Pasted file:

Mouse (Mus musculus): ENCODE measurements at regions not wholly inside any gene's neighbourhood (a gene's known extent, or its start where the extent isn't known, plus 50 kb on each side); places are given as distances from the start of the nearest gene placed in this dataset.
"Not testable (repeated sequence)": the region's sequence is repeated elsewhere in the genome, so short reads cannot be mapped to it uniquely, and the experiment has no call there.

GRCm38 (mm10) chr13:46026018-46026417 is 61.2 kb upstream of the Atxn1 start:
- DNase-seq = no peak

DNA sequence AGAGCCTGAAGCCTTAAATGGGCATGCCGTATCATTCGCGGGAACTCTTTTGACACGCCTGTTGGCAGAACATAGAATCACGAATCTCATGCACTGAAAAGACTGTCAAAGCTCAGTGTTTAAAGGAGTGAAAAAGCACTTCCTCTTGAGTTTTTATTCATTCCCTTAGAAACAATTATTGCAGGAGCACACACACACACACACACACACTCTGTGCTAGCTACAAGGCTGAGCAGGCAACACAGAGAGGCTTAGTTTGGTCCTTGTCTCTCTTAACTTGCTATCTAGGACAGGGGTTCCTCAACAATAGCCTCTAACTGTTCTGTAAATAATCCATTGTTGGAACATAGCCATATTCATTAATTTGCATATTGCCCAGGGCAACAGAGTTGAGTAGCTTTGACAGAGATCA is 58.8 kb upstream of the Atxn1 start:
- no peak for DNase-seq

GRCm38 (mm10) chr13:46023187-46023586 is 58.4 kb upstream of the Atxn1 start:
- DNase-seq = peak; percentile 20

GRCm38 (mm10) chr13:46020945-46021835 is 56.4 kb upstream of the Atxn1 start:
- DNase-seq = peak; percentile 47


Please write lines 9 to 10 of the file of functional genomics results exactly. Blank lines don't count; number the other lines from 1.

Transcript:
GRCm38 (mm10) chr13:46020945-46021835 is 56.4 kb upstream of the Atxn1 start:
- DNase-seq = peak; percentile 47